Format

Send to

Choose Destination
See comment in PubMed Commons below
PLoS One. 2014 Mar 7;9(3):e91063. doi: 10.1371/journal.pone.0091063. eCollection 2014.

Transfer of intracellular HIV Nef to endothelium causes endothelial dysfunction.

Author information

1
Department of Microbiology & Immunology, Indiana University School of Medicine, Indianapolis, Indiana, United States of America; Department of Cellular & Integrative Physiology and Indiana Center for Vascular Biology & Medicine, Indiana University School of Medicine, Indianapolis, Indiana, United States of America; R. L. Roudebush VA Medical Center, Indianapolis, Indiana, United States.
2
Department of Cellular & Integrative Physiology and Indiana Center for Vascular Biology & Medicine, Indiana University School of Medicine, Indianapolis, Indiana, United States of America; R. L. Roudebush VA Medical Center, Indianapolis, Indiana, United States.
3
Department of Medicine, Indiana University School of Medicine, Indianapolis, Indiana, United States of America.
4
Department of Cellular & Integrative Physiology and Indiana Center for Vascular Biology & Medicine, Indiana University School of Medicine, Indianapolis, Indiana, United States of America.
5
Department of Medicine, Pulmonary Sciences & Critical Care Medicine, University of Colorado, Denver, Colorado, United States of America.
6
Center for Molecular Medicine, Maine Medical Center Research Institute, Scarborough, Maine, United States of America.
7
Institut de Recherches Cliniques de Montréal University of Montréal, Montréal, Quebec, Canada.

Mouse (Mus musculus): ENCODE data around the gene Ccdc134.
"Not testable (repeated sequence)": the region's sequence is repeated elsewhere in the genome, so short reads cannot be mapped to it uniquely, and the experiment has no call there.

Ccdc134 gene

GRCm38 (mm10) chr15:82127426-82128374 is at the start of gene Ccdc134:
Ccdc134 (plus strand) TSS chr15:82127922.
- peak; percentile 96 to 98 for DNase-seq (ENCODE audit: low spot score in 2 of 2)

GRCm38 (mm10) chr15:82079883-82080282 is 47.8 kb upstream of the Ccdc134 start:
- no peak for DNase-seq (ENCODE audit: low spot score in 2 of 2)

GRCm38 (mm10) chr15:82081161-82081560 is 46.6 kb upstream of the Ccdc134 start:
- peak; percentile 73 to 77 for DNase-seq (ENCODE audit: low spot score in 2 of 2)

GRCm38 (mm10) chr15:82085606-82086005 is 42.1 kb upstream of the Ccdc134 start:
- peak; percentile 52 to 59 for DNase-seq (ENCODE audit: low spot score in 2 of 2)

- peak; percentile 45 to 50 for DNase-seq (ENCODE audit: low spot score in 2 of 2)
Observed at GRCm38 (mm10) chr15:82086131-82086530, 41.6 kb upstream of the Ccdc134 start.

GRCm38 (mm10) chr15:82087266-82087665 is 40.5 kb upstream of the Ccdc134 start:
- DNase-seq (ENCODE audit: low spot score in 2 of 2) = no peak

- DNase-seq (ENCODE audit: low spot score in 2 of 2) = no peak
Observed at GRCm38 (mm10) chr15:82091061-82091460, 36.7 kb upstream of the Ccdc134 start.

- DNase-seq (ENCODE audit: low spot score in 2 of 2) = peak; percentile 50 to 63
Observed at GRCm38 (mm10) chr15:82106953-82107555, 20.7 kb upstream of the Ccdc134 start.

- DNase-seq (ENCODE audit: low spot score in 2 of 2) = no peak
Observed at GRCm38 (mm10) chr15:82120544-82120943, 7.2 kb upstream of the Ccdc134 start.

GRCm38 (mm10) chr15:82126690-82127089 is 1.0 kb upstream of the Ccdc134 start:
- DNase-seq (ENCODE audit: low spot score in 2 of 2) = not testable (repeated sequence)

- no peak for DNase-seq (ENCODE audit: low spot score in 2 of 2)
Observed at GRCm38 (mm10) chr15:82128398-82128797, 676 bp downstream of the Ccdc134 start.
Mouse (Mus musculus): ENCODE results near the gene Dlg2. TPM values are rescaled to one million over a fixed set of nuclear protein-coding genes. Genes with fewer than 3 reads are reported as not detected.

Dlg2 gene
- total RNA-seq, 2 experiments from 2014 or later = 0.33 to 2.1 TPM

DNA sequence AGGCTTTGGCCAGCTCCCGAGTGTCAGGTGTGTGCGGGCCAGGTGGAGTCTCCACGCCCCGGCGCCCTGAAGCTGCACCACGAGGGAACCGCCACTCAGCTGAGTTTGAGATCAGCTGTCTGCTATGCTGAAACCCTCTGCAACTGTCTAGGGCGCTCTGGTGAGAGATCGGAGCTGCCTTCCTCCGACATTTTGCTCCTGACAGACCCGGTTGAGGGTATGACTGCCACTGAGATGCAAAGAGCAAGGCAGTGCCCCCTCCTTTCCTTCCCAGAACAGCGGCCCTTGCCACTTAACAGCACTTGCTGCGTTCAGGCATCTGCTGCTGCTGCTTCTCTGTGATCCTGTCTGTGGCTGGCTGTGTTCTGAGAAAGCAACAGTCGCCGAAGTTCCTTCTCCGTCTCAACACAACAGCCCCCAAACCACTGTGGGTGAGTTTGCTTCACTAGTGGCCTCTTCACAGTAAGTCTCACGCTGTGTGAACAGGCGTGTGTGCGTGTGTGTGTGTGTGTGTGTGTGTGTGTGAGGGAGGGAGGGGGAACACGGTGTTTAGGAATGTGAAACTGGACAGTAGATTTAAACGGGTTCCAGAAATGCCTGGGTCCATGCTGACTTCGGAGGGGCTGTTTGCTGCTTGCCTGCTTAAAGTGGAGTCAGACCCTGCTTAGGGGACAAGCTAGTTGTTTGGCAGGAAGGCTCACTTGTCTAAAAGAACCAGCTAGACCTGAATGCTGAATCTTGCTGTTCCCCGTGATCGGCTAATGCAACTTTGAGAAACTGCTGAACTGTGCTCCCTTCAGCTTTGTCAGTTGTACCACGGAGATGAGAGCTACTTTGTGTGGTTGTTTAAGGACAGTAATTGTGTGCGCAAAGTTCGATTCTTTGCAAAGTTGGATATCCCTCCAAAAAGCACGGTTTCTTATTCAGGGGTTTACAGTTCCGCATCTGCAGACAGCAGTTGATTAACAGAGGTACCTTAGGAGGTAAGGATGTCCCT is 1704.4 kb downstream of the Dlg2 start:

8
Department of Biostatistics, Indiana University School of Medicine, Indianapolis, Indiana, United States of America.

Abstract

With effective antiretroviral therapy (ART), cardiovascular diseases (CVD) are emerging as a major cause of morbidity and death in the aging HIV-infected population. To address whether HIV-Nef, a viral protein produced in infected cells even when virus production is halted by ART, can lead to endothelial activation and dysfunction, we tested Nef protein transfer to and activity in endothelial cells. We demonstrated that Nef is essential for major endothelial cell activating effects of HIV-infected Jurkat cells when in direct contact with the endothelium. In addition, we found that Nef protein in endothelial cells is sufficient to cause apoptosis, ROS generation and release of monocyte attractant protein-1 (MCP-1). The Nef protein-dependent endothelial activating effects can be best explained by our observation that Nef protein rapidly transfers from either HIV-infected or Nef-transfected Jurkat cells to endothelial cells between these two cell types. These results are of in vivo relevance as we demonstrated that Nef protein induces GFP transfer from T cells to endothelium in CD4.Nef.GFP transgenic mice and Nef is present in chimeric SIV-infected macaques. Analyzing the signal transduction effects of Nef in endothelial cells, we found that Nef-induced apoptosis is mediated through ROS-dependent mechanisms, while MCP-1 production is NF-kB dependent. Together, these data indicate that inhibition of Nef-associated pathways may be promising new therapeutic targets for reducing the risk for cardiovascular disease in the HIV-infected population.

PMID:
24608713
PMCID:
PMC3946685
DOI:
10.1371/journal.pone.0091063
[Indexed for MEDLINE]
Free PMC Article
PubMed Commons home

PubMed Commons

0 comments
How to join PubMed Commons

    Supplemental Content

    Full text links

    Icon for Public Library of Science Icon for PubMed Central
    Loading ...
    Support Center